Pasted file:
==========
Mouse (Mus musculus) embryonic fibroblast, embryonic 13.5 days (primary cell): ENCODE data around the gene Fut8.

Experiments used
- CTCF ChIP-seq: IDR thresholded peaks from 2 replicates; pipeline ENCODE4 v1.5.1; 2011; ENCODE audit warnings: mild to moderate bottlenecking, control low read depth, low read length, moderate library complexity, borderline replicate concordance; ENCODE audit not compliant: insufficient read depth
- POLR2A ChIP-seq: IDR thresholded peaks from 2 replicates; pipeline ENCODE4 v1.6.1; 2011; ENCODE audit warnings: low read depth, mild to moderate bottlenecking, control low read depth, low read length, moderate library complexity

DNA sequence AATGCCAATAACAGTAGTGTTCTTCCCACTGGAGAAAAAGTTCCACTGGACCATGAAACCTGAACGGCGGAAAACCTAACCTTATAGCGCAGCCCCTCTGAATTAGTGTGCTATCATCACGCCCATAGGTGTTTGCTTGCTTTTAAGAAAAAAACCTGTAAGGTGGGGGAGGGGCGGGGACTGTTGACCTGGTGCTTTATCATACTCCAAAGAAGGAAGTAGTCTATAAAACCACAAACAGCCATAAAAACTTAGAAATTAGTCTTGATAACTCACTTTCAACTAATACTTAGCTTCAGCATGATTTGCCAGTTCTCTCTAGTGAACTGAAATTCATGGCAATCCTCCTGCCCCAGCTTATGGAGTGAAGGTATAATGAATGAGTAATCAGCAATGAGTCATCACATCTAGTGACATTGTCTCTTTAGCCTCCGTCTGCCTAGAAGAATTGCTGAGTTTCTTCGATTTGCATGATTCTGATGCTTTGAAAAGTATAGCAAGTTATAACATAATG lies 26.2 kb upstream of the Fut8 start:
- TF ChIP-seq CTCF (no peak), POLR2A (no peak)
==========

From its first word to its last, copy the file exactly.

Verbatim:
Mouse (Mus musculus) embryonic fibroblast, embryonic 13.5 days (primary cell): ENCODE data around the gene Fut8.

Experiments used
- CTCF ChIP-seq: IDR thresholded peaks from 2 replicates; pipeline ENCODE4 v1.5.1; 2011; ENCODE audit warnings: mild to moderate bottlenecking, control low read depth, low read length, moderate library complexity, borderline replicate concordance; ENCODE audit not compliant: insufficient read depth
- POLR2A ChIP-seq: IDR thresholded peaks from 2 replicates; pipeline ENCODE4 v1.6.1; 2011; ENCODE audit warnings: low read depth, mild to moderate bottlenecking, control low read depth, low read length, moderate library complexity

DNA sequence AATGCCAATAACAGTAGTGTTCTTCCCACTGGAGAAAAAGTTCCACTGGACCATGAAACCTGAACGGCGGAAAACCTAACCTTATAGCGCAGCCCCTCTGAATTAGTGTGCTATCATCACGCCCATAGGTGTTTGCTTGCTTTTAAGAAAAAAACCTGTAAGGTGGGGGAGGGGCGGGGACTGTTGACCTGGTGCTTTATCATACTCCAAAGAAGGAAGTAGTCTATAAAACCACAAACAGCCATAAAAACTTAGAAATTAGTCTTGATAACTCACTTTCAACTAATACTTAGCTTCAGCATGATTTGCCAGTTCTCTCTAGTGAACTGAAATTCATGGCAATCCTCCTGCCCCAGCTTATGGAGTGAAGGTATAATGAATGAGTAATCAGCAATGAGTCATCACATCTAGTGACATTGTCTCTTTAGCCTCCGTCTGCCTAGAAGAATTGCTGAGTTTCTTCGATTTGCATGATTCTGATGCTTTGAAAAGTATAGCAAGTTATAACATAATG lies 26.2 kb upstream of the Fut8 start:
- TF ChIP-seq CTCF (no peak), POLR2A (no peak)